Indigenous Peoples and Human Rights

September 7, 2013

Leonard Peltier International Tribunal on Abuse of Indigenous Human Rights

Tribunal planning session
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International Tribunal on the Abuse of Indigenous Human Rights

By Brenda Norrell
Censored News
Read Leonard Peltier's statement on the upcoming Tribunal
ONEIDA, Wisconsin -- The abuse of Indigenous Peoples rights will be the focus of testimony when Native Americans put the US government on trial in Oneida, Wisconsin, during a three day tribunal on Oct. 2, 3 and 4, 2013, at the Radisson Hotel.

The public tribunal will digitally document first-hand witness accounts of 40 years of malfeasance in Indian Country, and the continuing struggles of Indigenous Peoples.

The issues include some of the most censored in the national and global media, including the sterilization of Indian women without their knowledge, the environmental racism that threatens survival in Indian country because of toxic dumping, uranium mining and dirty coal-fired power plants and the arrest of Native Americans carrying out their traditional hunting, fishing and gathering rights.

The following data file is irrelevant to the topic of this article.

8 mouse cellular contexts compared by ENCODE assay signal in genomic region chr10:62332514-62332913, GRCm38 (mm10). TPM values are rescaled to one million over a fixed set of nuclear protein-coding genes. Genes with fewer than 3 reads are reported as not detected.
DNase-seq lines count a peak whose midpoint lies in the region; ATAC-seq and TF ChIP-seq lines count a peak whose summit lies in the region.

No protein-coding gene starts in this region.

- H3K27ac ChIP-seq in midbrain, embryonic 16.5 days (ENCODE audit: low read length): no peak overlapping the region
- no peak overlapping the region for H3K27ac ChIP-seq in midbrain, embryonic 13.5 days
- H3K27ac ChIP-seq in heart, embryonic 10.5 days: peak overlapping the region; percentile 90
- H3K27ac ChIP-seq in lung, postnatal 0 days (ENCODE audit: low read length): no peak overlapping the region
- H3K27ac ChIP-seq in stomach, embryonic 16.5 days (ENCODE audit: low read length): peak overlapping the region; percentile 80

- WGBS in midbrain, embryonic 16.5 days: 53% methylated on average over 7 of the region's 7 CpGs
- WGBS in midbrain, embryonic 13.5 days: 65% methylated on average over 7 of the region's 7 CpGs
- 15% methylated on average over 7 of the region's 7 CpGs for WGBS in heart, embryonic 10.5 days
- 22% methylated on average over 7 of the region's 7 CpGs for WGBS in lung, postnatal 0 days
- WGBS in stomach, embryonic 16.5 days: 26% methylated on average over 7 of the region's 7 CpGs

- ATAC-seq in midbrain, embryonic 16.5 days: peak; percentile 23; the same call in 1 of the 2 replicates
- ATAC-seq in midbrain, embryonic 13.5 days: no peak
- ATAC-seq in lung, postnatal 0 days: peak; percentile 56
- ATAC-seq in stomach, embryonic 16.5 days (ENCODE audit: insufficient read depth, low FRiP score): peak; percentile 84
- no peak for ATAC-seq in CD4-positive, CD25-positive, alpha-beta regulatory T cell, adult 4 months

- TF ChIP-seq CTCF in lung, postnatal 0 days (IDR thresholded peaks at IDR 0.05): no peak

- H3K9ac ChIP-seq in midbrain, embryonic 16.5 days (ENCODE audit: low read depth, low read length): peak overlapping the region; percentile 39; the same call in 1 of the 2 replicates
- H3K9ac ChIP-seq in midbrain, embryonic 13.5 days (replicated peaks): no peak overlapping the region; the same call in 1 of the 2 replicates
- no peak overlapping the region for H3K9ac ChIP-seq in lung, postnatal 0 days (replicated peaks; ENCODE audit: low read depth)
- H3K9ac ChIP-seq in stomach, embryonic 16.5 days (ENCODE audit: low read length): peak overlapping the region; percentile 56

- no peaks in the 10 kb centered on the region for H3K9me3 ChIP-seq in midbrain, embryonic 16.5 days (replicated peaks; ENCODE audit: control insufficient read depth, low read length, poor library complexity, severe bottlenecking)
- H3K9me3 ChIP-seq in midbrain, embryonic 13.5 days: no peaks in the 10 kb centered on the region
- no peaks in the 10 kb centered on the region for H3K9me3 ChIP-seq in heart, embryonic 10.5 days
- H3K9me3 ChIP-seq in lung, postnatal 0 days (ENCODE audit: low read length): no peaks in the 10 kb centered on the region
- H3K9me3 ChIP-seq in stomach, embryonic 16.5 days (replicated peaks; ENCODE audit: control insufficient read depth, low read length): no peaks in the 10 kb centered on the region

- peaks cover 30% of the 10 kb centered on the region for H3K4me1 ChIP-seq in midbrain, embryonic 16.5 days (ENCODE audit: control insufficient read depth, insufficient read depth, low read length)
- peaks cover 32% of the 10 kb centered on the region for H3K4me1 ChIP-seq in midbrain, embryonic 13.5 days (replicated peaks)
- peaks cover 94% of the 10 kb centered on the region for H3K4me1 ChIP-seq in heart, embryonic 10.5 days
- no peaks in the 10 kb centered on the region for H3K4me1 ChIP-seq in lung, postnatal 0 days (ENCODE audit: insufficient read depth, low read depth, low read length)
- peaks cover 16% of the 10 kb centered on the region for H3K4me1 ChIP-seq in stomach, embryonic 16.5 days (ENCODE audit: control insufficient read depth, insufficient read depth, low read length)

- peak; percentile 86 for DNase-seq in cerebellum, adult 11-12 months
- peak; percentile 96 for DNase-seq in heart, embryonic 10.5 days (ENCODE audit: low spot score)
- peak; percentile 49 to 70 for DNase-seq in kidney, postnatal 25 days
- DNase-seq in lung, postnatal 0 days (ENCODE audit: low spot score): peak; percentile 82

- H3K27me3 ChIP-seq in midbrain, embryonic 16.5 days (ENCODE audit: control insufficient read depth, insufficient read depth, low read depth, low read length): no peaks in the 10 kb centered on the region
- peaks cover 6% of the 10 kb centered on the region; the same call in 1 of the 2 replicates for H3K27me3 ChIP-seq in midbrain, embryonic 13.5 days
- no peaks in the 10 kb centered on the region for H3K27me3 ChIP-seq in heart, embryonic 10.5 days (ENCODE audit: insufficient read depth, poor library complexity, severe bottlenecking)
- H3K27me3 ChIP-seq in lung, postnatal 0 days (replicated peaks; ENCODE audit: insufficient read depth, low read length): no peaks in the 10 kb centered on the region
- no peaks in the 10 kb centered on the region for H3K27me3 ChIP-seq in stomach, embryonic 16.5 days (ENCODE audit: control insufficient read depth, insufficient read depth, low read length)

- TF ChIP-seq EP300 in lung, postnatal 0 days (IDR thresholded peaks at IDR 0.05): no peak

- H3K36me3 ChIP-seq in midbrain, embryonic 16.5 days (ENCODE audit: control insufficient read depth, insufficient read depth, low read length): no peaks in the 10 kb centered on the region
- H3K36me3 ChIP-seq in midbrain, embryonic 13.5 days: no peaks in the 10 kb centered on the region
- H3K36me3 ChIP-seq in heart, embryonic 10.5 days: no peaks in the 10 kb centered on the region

The Tribunal welcomes testimony on the theft of natural resources in Indian country, including the resources of minerals, coal, oil and gas, timber and aquifer and river water.

Native Americans will offer testimony on the horrific rate of suicides among Native children and the forces dividing American Indian families and communities. The Tribunal welcomes testimony on issues such as the targeting of Native Americans for incarceration and prohibitions which prevent Native American prisoners from practicing their traditional sacred beliefs.

The wrongful conviction of Leonard Peltier -- specifically the events that led up to the June 26, 1975, incident on Pine Ridge in South Dakota and the effects on survivors of this period -- will also be a focus of the Tribunal.

Dorothy Ninham, founder and director of Wind Chases the Sun, said, "We have an oral tradition.  In this way, the stories about our 500 years of oppression have been passed down through the generations.  Now, we have the means to record that history and share it with the world.  The Leonard Peltier International Tribunal on the Abuse of Indigenous Human Rights will tell our stories with a focus on the last 40 years."

All Indigenous Peoples are invited to attend.  Tribes are encouraged to send a delegation of tribal elders to participate.

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